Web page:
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Coriolanus
Act 3, scene 2

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As Coriolanus begins, two Roman patricians, Menenius and Martius, calm a revolt by the city’s famished plebians. Martius, who despises the plebians,…

Act 1, scene 1

Rome’s famished plebeians threaten revolt, and the patrician Menenius attempts to placate them. Martius announces that the plebeians, whom he…

Act 1, scene 2

Aufidius and Volscian senators discuss the Roman preparations for war.

Act 1, scene 3

Volumnia, Martius’s mother, and Virgilia, his wife, are visited by Valeria, who brings news of Martius at Corioles.

Act 1, scene 4

Before the Romans can besiege Corioles, the Volscians emerge to attack them. Martius rallies the troops to beat the Volscians…

Act 1, scene 5

Leaving Lartius to secure Corioles, Martius goes to the aid of the Roman general Cominius on the battlefield near the…

Act 1, scene 6

Martius joins Cominius and inspires the Roman troops to further combat.

Act 1, scene 7

Having secured Corioles, Lartius leaves to join Cominius.

Act 1, scene 8

Martius defeats Aufidius and his Volscian supporters.

Act 1, scene 9

Cominius awards Martius the name Coriolanus for his service at Corioles.

Act 1, scene 10

Aufidius vows to destroy Coriolanus by any means possible.

Act 2, scene 1

Coriolanus is welcomed back to Rome by his family and Menenius, and is expected to be elected consul. (Coriolanus’s entry…

Act 2, scene 2

The Senate meets to hear Cominius praise Coriolanus in a formal oration and then to choose Coriolanus as its nominee…

Act 2, scene 3

According to custom, Coriolanus asks a number of individual plebeians for their votes. Although he mocks them, they consent to…

Act 3, scene 1

Learning that the plebeians have revoked their votes, Coriolanus publicly attacks the decision that had given the people tribunes. Accusing…

Act 3, scene 2

The patricians and Volumnia persuade Coriolanus to pretend to tolerate the plebeians and their tribunes.

Act 3, scene 3

When the tribunes call Coriolanus a traitor, he angrily insults them, and they first impose a death sentence and then…

Act 4, scene 1

Coriolanus says goodbye to his family and closest supporters.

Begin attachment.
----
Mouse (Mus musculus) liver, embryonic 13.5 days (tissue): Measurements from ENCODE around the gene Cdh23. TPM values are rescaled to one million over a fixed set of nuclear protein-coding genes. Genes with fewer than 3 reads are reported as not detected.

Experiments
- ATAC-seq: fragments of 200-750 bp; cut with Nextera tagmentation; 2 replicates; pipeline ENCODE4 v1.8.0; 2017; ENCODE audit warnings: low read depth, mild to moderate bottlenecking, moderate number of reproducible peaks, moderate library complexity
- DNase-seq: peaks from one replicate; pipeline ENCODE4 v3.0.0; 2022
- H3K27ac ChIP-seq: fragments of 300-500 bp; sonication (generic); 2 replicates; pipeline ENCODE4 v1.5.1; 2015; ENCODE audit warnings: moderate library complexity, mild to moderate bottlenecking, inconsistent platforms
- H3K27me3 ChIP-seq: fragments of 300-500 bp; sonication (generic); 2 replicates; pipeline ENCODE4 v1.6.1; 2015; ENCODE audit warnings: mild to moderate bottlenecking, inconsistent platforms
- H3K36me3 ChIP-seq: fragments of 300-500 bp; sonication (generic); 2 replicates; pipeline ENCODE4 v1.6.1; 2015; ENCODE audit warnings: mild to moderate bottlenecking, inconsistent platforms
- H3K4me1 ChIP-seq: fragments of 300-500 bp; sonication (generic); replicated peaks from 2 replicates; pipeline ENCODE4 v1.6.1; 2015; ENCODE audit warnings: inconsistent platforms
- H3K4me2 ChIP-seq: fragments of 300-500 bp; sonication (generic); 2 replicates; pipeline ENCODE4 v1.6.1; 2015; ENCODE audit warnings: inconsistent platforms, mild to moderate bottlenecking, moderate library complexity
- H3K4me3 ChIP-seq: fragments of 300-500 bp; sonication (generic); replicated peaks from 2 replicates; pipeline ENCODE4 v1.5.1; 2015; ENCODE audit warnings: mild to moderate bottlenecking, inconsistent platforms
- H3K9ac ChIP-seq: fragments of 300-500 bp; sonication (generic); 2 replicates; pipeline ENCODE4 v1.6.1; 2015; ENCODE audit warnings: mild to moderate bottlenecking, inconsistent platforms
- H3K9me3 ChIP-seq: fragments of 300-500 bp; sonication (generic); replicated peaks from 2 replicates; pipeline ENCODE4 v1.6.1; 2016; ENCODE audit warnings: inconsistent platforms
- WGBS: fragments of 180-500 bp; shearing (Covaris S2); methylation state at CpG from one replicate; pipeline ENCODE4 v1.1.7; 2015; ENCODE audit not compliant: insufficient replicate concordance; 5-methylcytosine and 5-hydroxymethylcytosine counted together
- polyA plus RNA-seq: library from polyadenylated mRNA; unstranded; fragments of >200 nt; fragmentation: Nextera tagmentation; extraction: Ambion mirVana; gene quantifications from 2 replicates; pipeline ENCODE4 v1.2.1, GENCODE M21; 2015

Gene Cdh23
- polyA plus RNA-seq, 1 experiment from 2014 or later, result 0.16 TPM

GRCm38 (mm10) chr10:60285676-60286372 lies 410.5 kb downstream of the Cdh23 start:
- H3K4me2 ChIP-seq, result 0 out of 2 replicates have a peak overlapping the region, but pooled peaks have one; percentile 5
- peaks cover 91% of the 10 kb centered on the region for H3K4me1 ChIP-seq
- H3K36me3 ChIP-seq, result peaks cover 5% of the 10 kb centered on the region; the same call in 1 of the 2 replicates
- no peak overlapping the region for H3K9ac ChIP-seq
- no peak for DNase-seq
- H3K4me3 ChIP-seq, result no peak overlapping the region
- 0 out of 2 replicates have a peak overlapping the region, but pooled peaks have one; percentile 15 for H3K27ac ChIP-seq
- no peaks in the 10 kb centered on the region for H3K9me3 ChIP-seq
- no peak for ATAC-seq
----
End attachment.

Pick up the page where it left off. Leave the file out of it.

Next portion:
Act 4, scene 2

Meeting the tribunes, Volumnia and Virgilia curse them.

Act 4, scene 3

A Roman informer tells a Volscian spy of Coriolanus’s banishment.

Act 4, scene 4

Coriolanus comes to the Volscian city of Antium in search of Aufidius.

Act 4, scene 5

Coriolanus offers to join Aufidius in making war on Rome.

Act 4, scene 6

The tribunes’ delight in Coriolanus’s banishment is interrupted by news that an army led by him and Aufidius has invaded…

Act 4, scene 7

Aufidius, offended by the Volscian soldiers’ preference for Coriolanus, begins plotting against him.

Act 5, scene 1

After Cominius fails to persuade Coriolanus not to destroy Rome, Menenius agrees to try.

Act 5, scene 2

Menenius fails to shake Coriolanus’s determination to destroy Rome.

Act 5, scene 3

Volumnia, accompanied by Virgilia, Valeria, and young Martius, persuades Coriolanus to spare Rome.

Act 5, scene 4

News arrives in Rome of Volumnia’s success.

Act 5, scene 5

The Romans honor Volumnia as she returns.

Act 5, scene 6

Aufidius and his fellow conspirators, on their return to Corioles, publicly assassinate Coriolanus.

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Scene 2
Enter Coriolanus with Nobles.

CORIOLANUS 
 Let them pull all about mine ears, present me
 Death on the wheel or at wild horses’ heels,
 Or pile ten hills on the Tarpeian rock,
 That the precipitation might down stretch
5 Below the beam of sight, yet will I still
 Be thus to them.
NOBLE You do the nobler.
CORIOLANUS I muse my mother
 Does not approve me further, who was wont
10 To call them woolen vassals, things created
 To buy and sell with groats, to show bare heads
 In congregations, to yawn, be still, and wonder

155
Coriolanus
ACT 3. SC. 2

 When one but of my ordinance stood up
 To speak of peace or war.

Enter Volumnia.

15 I talk of you.
 Why did you wish me milder? Would you have me
 False to my nature? Rather say I play
 The man I am.
VOLUMNIA  O sir, sir, sir,
20 I would have had you put your power well on
 Before you had worn it out.
CORIOLANUS Let go.
VOLUMNIA 
 You might have been enough the man you are
 With striving less to be so. Lesser had been
25 The thwartings of your dispositions if
 You had not showed them how you were disposed
 Ere they lacked power to cross you.
CORIOLANUS  Let them hang!
VOLUMNIA Ay, and burn too.

Enter Menenius with the Senators.

MENENIUS, to Coriolanus 
30 Come, come, you have been too rough, something
 too rough.
 You must return and mend it.
FIRST SENATOR  There’s no remedy,
 Unless, by not so doing, our good city
35 Cleave in the midst and perish.
VOLUMNIA  Pray be counseled.
 I have a heart as little apt as yours,
 But yet a brain that leads my use of anger
 To better vantage.
MENENIUS 40 Well said, noble woman.
 Before he should thus stoop to th’ herd—but that
 The violent fit o’ th’ time craves it as physic

157
Coriolanus
ACT 3. SC. 2

 For the whole state—I would put mine armor on,
 Which I can scarcely bear.
CORIOLANUS 45 What must I do?
MENENIUS 
 Return to th’ Tribunes.
CORIOLANUS  Well, what then? What then?
MENENIUS Repent what you have spoke.
CORIOLANUS